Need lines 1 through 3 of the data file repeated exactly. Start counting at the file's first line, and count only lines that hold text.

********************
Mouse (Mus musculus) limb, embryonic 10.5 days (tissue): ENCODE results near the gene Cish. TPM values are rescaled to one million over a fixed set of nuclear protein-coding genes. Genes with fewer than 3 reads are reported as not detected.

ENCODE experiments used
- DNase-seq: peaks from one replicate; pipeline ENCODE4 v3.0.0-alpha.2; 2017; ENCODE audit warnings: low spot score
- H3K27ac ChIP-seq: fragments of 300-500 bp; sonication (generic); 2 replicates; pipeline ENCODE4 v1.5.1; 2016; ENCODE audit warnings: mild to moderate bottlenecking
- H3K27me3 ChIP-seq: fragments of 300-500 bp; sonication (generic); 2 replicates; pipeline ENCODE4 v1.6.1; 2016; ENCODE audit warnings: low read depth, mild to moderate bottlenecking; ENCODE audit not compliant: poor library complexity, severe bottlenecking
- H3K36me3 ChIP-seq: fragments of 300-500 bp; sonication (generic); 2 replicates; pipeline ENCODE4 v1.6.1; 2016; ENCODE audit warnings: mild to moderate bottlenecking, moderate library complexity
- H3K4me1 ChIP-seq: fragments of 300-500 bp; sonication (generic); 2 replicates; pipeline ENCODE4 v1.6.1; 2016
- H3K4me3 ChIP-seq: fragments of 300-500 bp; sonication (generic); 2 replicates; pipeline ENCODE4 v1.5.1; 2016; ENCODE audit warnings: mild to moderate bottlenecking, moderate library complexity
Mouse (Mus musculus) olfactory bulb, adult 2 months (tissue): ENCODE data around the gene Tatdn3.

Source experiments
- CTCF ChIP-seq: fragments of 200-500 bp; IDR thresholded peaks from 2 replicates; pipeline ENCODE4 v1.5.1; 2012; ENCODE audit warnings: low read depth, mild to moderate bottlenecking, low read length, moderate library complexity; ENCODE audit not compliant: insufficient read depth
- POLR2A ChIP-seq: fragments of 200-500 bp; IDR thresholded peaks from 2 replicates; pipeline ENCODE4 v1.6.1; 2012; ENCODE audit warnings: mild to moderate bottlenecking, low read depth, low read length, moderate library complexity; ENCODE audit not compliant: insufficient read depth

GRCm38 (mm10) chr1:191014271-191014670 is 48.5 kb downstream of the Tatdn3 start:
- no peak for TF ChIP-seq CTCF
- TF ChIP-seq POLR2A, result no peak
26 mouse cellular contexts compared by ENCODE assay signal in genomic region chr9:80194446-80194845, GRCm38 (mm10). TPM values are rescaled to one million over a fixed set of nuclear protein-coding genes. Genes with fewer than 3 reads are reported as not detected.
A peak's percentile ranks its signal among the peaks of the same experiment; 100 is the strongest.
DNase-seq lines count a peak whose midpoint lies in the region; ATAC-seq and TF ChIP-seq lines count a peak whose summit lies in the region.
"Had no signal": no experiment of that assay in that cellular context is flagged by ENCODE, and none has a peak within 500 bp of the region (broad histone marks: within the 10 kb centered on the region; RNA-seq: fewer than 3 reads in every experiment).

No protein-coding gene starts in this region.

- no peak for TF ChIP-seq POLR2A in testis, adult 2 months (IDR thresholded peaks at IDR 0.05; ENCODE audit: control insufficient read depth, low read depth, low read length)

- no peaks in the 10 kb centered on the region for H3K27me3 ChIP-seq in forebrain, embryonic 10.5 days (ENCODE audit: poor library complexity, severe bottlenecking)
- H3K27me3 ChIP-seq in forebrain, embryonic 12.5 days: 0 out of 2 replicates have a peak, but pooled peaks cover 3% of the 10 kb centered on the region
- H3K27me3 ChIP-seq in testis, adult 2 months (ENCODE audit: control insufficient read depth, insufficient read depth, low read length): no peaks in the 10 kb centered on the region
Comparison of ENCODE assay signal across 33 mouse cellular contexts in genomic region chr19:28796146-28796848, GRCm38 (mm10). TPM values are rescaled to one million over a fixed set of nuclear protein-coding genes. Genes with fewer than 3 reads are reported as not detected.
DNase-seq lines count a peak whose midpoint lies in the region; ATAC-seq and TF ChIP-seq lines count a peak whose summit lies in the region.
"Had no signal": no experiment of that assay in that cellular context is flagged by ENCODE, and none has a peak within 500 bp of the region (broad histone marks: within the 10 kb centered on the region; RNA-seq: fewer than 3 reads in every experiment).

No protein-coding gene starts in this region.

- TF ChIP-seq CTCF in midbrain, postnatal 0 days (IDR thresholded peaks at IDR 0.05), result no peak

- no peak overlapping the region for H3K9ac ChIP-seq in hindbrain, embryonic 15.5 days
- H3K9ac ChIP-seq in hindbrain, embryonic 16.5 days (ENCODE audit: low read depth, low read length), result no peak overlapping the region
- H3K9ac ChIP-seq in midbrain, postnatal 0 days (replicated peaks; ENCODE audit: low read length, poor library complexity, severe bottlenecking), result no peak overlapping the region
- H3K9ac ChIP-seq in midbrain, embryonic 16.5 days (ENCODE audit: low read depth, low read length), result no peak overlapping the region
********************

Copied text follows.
Mouse (Mus musculus) limb, embryonic 10.5 days (tissue): ENCODE results near the gene Cish. TPM values are rescaled to one million over a fixed set of nuclear protein-coding genes. Genes with fewer than 3 reads are reported as not detected.

ENCODE experiments used
- DNase-seq: peaks from one replicate; pipeline ENCODE4 v3.0.0-alpha.2; 2017; ENCODE audit warnings: low spot score